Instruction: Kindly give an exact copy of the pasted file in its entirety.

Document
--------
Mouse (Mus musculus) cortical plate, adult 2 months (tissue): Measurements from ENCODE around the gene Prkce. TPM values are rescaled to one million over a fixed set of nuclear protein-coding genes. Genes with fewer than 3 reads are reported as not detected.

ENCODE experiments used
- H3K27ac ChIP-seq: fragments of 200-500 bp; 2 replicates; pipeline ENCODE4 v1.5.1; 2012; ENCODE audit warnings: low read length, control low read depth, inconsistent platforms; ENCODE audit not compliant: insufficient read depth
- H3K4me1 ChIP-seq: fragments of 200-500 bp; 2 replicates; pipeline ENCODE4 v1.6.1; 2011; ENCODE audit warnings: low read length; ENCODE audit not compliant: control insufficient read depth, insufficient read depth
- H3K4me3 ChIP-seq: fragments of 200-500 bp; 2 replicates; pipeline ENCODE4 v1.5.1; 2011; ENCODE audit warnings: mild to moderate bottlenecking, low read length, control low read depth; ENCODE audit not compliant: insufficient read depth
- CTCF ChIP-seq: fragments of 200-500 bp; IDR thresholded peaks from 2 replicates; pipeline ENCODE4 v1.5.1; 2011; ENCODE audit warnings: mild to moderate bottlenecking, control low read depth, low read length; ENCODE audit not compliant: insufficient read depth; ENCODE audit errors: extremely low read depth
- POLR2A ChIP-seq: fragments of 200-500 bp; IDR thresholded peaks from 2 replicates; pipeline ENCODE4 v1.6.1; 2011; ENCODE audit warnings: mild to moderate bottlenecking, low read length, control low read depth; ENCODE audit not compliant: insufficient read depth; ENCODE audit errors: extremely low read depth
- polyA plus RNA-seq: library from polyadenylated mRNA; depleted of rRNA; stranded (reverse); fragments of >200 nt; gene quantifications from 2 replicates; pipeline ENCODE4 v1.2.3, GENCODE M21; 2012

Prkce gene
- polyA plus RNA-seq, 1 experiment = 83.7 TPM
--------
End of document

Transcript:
Mouse (Mus musculus) cortical plate, adult 2 months (tissue): Measurements from ENCODE around the gene Prkce. TPM values are rescaled to one million over a fixed set of nuclear protein-coding genes. Genes with fewer than 3 reads are reported as not detected.

ENCODE experiments used
- H3K27ac ChIP-seq: fragments of 200-500 bp; 2 replicates; pipeline ENCODE4 v1.5.1; 2012; ENCODE audit warnings: low read length, control low read depth, inconsistent platforms; ENCODE audit not compliant: insufficient read depth
- H3K4me1 ChIP-seq: fragments of 200-500 bp; 2 replicates; pipeline ENCODE4 v1.6.1; 2011; ENCODE audit warnings: low read length; ENCODE audit not compliant: control insufficient read depth, insufficient read depth
- H3K4me3 ChIP-seq: fragments of 200-500 bp; 2 replicates; pipeline ENCODE4 v1.5.1; 2011; ENCODE audit warnings: mild to moderate bottlenecking, low read length, control low read depth; ENCODE audit not compliant: insufficient read depth
- CTCF ChIP-seq: fragments of 200-500 bp; IDR thresholded peaks from 2 replicates; pipeline ENCODE4 v1.5.1; 2011; ENCODE audit warnings: mild to moderate bottlenecking, control low read depth, low read length; ENCODE audit not compliant: insufficient read depth; ENCODE audit errors: extremely low read depth
- POLR2A ChIP-seq: fragments of 200-500 bp; IDR thresholded peaks from 2 replicates; pipeline ENCODE4 v1.6.1; 2011; ENCODE audit warnings: mild to moderate bottlenecking, low read length, control low read depth; ENCODE audit not compliant: insufficient read depth; ENCODE audit errors: extremely low read depth
- polyA plus RNA-seq: library from polyadenylated mRNA; depleted of rRNA; stranded (reverse); fragments of >200 nt; gene quantifications from 2 replicates; pipeline ENCODE4 v1.2.3, GENCODE M21; 2012

Prkce gene
- polyA plus RNA-seq, 1 experiment = 83.7 TPM